Five Service Tips Mama Taught You

momThere’s no disputing that providing great service day-in and day-out takes work, focus and the desire to continuously improve.  Yet the basics are as simple and straightforward as the rules your mother taught you when you were a child. 

Moms hold these time-tested maxims inviolate, and although some of the words may be different, the concepts are constant, without regard to region, income, politics, race, faith, or any other outside factor that could get in the way. The truth is the truth, after all, and mothers are as universally empowered to hand down these five commandments as we are universally expected to obey. 

  1. Look both ways before crossing the street.  Take this advice literally, of course, to avoid having your work week shortened by a fast-moving truck. In the figurative sense, though, it encourages is to look at problems from all the angles. Sometimes the resolution to an issue isn’t to your left or right, but around the corner. Don’t settle for the easy or obvious solution.   
  2. Walk, don’t run.  There may a lot to do and no time to do it, but the answer isn’t to move at light speed. You’ll be more effective if you slow down. As the pressure eases, your mind will clear and make room for creativity to set up shop. Your work will be more inspired as a result, and you won’t waste time redressing errors made in haste.
  3. Comb your hair and brush your teeth. When you prepare for work, look for the obvious dirt, stains and wrinkles, and assess the potential for embarrassing wardrobe malfunctions. Once the visible has passed muster, take a moment to envision the day ahead: Think about something that provokes a smile or chuckle. Visualize a rewarding experience. Psych yourself up for a great day doing work you love.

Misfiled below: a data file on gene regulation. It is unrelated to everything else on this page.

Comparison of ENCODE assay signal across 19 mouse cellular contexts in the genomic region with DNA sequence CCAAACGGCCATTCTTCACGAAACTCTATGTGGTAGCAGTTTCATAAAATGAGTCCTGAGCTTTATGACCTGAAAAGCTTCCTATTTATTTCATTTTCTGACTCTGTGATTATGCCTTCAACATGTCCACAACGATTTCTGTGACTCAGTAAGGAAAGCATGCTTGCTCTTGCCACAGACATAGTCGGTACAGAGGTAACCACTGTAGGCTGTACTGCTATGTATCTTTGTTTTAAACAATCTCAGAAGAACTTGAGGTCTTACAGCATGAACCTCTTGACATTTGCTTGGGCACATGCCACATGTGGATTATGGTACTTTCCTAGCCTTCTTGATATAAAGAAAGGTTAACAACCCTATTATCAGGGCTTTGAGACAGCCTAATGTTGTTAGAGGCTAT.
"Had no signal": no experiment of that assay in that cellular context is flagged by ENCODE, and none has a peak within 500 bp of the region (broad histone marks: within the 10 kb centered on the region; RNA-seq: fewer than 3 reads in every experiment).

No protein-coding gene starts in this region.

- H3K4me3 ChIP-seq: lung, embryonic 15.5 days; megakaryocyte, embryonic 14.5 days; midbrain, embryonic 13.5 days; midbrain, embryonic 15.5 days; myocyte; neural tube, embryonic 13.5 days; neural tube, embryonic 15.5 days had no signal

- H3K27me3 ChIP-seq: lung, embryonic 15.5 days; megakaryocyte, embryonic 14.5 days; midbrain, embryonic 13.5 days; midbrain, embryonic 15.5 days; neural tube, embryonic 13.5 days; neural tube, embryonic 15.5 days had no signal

4. Pay attention.  Anyone can talk, complain and provide opinions with the speed of an industrial assembly line. Focus on being the world’s best listener. Try to understand what is being said, then take it a step further and try to understand how the speaker is feeling. Only then will you be able to act with compassion, creativity and uncommon good sense.
  5. Remember the Golden Rule.  Treat everyone with respect, from the public and guests to your boss and co-workers. Even when it hurts. Smile. Even when it hurts. Take the long view: It’s your life, and to a great extent, you can control the way you live it.

 Scott H. Lewis is managing director for the CIS region of Signature Europe. A former journalist and public relations counselor, he has provided crisis, public speaking and presentation training to senior executives across Russia, Ukraine and Turkey. He is the author of The Kindness Cure: 52 Weeks to a More Fulfilling Life.  An American, he has lived in Kyiv, Ukraine for more than a decade.

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